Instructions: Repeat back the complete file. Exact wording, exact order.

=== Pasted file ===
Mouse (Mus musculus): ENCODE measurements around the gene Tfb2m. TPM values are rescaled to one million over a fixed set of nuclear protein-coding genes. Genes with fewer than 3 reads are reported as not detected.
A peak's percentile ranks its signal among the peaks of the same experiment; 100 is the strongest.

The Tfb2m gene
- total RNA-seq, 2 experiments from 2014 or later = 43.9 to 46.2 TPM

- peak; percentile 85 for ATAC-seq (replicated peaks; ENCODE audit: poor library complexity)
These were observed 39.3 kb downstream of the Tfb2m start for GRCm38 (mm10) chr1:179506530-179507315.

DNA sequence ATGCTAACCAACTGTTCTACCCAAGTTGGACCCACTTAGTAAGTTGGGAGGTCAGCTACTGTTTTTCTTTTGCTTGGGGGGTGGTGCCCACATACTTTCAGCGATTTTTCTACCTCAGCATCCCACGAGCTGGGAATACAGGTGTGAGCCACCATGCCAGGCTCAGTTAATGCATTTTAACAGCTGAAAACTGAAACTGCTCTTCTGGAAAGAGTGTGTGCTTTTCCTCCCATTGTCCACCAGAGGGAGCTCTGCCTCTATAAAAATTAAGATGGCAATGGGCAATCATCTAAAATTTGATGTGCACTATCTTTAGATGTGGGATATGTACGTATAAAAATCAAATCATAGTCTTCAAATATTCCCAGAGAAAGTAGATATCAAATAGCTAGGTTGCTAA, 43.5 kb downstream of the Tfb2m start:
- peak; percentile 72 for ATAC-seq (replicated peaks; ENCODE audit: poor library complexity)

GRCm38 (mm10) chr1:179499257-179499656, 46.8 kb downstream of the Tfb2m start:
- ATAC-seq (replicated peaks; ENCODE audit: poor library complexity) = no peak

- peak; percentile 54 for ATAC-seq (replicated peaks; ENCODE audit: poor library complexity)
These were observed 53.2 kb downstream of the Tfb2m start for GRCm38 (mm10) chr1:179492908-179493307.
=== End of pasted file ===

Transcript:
Mouse (Mus musculus): ENCODE measurements around the gene Tfb2m. TPM values are rescaled to one million over a fixed set of nuclear protein-coding genes. Genes with fewer than 3 reads are reported as not detected.
A peak's percentile ranks its signal among the peaks of the same experiment; 100 is the strongest.

The Tfb2m gene
- total RNA-seq, 2 experiments from 2014 or later = 43.9 to 46.2 TPM

- peak; percentile 85 for ATAC-seq (replicated peaks; ENCODE audit: poor library complexity)
These were observed 39.3 kb downstream of the Tfb2m start for GRCm38 (mm10) chr1:179506530-179507315.

DNA sequence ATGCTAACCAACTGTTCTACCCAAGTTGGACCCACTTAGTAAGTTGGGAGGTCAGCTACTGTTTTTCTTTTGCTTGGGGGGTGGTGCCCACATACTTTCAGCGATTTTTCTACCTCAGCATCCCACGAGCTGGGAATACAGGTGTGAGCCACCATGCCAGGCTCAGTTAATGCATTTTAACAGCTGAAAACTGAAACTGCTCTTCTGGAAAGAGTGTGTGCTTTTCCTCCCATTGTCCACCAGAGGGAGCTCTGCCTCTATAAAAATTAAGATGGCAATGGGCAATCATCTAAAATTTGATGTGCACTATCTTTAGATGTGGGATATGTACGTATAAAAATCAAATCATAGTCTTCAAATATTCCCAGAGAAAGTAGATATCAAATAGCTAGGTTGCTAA, 43.5 kb downstream of the Tfb2m start:
- peak; percentile 72 for ATAC-seq (replicated peaks; ENCODE audit: poor library complexity)

GRCm38 (mm10) chr1:179499257-179499656, 46.8 kb downstream of the Tfb2m start:
- ATAC-seq (replicated peaks; ENCODE audit: poor library complexity) = no peak

- peak; percentile 54 for ATAC-seq (replicated peaks; ENCODE audit: poor library complexity)
These were observed 53.2 kb downstream of the Tfb2m start for GRCm38 (mm10) chr1:179492908-179493307.